Via Abilene Reporter News:
One of Abilene’s best examples of historic preservation got a moment in the spotlight Thursday, when the Preservation Texas Roadshow rolled into town.
Not only did members of Preservation Texas meet at the Elks Arts Center, the grand old building downtown opened in 1913, it also is one of the buildings featured in a book that was highlighted during a presentation Thursday night.
The “trail boss” of the book, Gerald Moorhead, gave a presentation on Volume 2 of “Buildings of Texas,” which was released in July by the University of Virginia Press. The second volume includes the Abilene area. The two-volume project started in 2000, and Moorhead joked he and the other contributors to the book had put miles and miles of Texas on their vehicles.
“We’ve been around the world a number of times,” Moorhead said, “without having to go to Oklahoma.”
Moorhead’s book presentation was an added attraction to the Preservation Texas Roadshow agenda. Preservation Texas is a nonprofit that is sponsoring the roadshows all over the state to share information with local people and organizations interested in historic preservation.
The Roadshow, the second in the series, started Tuesday in Coleman, headed north to the Lubbock area, and then headed south back to Abilene.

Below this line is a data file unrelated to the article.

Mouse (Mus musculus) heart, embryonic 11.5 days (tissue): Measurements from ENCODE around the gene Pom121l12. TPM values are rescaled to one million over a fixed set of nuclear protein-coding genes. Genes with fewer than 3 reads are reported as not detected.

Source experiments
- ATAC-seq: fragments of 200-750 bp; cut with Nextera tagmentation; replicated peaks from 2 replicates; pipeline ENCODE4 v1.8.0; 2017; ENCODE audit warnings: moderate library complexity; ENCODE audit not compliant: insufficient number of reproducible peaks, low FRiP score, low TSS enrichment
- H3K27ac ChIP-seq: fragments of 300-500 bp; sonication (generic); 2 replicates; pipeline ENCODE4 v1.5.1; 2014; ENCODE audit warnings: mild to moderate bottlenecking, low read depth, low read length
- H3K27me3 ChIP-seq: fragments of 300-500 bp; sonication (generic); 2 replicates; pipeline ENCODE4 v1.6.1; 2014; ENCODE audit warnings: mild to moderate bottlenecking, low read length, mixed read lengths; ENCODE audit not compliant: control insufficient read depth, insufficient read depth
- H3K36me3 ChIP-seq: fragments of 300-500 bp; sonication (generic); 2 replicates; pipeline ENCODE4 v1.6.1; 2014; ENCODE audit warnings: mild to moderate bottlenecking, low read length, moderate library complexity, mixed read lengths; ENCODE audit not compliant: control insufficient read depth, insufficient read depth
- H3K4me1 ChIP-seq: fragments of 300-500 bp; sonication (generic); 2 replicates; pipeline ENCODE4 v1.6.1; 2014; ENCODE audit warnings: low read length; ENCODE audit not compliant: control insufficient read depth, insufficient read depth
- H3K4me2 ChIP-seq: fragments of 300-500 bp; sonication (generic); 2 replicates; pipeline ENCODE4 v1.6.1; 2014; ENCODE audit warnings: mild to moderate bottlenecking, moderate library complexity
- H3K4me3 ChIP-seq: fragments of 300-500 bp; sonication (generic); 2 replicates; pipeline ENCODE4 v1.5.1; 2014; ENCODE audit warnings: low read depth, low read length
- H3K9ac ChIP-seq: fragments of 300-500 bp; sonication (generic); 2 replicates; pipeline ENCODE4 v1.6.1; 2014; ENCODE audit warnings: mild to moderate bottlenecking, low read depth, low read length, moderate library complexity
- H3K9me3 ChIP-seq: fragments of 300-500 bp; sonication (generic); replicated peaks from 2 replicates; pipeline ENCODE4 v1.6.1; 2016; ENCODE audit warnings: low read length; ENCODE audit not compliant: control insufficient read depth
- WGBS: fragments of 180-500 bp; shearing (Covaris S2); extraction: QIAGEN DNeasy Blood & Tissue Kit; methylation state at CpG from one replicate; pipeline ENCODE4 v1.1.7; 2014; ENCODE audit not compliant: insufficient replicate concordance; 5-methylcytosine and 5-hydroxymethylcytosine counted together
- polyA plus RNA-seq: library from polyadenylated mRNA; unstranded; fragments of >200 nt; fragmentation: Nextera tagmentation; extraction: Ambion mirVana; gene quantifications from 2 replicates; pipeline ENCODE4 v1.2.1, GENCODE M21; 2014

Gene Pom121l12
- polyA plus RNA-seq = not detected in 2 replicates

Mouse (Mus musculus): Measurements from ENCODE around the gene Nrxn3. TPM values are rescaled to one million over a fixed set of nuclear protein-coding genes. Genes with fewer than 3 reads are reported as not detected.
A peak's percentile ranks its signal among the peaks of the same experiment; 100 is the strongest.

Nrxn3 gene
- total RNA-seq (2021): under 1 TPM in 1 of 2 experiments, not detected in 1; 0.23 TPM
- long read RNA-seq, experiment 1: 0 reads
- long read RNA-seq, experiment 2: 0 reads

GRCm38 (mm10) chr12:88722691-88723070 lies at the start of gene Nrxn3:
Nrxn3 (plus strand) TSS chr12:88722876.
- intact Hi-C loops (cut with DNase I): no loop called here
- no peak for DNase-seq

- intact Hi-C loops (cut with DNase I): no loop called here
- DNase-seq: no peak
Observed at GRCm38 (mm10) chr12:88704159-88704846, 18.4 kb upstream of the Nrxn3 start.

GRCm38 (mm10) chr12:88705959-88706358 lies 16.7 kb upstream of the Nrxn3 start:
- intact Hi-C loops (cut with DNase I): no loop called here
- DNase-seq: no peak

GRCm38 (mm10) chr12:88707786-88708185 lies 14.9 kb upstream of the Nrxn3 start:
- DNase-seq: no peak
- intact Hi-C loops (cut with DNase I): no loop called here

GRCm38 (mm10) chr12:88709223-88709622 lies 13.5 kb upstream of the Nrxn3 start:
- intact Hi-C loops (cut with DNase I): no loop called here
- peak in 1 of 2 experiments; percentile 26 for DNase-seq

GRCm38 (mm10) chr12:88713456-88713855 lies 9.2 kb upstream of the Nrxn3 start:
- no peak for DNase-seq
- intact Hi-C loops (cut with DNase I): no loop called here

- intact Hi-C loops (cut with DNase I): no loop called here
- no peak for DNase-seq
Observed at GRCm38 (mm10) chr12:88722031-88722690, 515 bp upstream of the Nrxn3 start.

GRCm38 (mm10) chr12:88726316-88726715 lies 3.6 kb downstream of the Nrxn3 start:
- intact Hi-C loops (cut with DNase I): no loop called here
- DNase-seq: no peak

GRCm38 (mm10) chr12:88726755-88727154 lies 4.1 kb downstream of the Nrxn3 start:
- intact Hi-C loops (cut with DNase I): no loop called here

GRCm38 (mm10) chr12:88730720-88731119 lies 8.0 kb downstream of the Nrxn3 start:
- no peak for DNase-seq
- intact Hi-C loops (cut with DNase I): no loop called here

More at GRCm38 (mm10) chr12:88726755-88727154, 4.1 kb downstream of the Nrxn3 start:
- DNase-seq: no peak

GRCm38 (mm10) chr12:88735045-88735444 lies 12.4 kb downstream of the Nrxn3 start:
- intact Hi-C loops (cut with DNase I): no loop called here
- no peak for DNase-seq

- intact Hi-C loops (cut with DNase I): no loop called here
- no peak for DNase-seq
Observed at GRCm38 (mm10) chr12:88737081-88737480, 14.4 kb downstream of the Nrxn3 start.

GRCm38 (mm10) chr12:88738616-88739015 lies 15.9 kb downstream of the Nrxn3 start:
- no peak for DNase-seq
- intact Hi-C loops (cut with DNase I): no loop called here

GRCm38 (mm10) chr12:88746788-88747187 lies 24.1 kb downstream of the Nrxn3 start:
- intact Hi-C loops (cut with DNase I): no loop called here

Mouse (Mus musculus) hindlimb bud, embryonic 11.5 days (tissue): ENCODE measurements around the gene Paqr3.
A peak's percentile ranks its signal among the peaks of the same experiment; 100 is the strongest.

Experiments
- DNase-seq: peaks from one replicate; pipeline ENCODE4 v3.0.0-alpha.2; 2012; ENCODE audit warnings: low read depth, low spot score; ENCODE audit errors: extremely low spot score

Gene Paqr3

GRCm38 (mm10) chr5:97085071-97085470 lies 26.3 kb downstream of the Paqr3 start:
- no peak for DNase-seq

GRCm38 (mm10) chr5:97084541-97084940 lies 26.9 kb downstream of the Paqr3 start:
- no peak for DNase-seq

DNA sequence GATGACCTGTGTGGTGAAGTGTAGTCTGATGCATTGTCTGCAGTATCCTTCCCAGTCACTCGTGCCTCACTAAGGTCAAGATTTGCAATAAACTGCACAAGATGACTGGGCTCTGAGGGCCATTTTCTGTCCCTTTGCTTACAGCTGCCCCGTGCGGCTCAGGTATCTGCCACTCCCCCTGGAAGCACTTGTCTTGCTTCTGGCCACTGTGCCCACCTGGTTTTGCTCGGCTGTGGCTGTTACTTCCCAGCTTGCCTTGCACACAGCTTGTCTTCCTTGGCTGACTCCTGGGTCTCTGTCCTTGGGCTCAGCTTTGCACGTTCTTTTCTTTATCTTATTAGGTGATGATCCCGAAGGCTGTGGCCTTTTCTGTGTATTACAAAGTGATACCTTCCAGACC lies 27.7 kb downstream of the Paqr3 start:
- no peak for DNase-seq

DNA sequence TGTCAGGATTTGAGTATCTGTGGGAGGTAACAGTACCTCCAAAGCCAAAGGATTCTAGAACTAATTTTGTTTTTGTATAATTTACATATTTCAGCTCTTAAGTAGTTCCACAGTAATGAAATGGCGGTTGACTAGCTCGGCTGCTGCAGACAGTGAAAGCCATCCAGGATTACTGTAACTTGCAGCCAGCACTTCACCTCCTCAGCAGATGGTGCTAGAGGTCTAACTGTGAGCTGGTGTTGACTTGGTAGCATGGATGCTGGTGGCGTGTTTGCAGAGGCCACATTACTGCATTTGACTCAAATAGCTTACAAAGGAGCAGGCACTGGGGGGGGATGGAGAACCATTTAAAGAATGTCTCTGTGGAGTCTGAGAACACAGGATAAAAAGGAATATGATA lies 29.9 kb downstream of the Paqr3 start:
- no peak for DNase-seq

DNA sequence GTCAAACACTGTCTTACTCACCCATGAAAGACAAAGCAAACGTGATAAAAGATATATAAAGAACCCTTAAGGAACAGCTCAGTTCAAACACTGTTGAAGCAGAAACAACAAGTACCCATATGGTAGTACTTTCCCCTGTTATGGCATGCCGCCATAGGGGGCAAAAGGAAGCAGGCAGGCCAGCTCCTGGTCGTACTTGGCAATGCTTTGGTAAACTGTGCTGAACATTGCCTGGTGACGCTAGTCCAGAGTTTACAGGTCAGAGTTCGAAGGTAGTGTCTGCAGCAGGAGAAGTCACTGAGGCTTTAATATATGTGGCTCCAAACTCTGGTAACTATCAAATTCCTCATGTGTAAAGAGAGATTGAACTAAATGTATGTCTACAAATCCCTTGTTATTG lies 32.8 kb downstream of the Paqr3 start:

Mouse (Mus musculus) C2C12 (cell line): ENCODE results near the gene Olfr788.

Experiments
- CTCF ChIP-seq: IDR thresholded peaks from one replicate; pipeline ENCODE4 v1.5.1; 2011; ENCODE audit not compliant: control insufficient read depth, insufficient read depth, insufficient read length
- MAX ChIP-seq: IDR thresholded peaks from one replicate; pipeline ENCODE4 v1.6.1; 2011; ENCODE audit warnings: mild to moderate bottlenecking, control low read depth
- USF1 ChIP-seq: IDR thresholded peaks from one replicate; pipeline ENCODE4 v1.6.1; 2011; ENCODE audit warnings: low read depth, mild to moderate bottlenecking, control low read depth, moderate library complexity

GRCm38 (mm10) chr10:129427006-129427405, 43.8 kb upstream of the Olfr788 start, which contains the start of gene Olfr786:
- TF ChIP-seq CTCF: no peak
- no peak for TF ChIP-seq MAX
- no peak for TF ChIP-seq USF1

“We’re trying to hit all the different parts of the state in a year,” said Evan Thompson, executive director of Preservation Texas, which is headquartered in Austin.
At Thursday night’s presentation, Moorhead noted that with all the buildings in Abilene designed by architect Davis Castle, he could have compiled an entire book just about Abilene.
But with limited space in a book that covers East, North Central, South, and West Texas, plus the Panhandle, choices had to be made. Among the area communities cited in the book are Ballinger and Sweetwater. Ballinger is home to three Victorian “kit houses” designed by George F. Barber, an architect who marketed his designs worldwide through a series of mail order catalogues.
The old Midway Drive-In in Sweetwater also was included for its unique mountain peaks that were painted onto the outside wall of the movie theater.
“If you look closely,” Moorhead said, “this is the only mountain range between the Ozarks and the Rockies.”
The actual Roadshow was Friday at the Elks Building, followed by a trip Saturday for the dedication of a Texas Historical Marker at the Lawn Atlas Missile Base, which has been preserved by Larry Sanders, a member of the Taylor County Historical Commission.
“The designation honors Lawn Atlas Missile Base as an important and educational part of state and local history and one of the only markers related to Cold War history,” Jeff Salmon, chair of the county historical commission, said in a news release.
The roadshows being held statewide by Preservation Texas are designed to assist local preservationists, historians, and community leaders.
Gerald Moorhead joined SAH in 1977 and is a Life Member. He served as a session chair at the 2014 SAH Annual International Conference.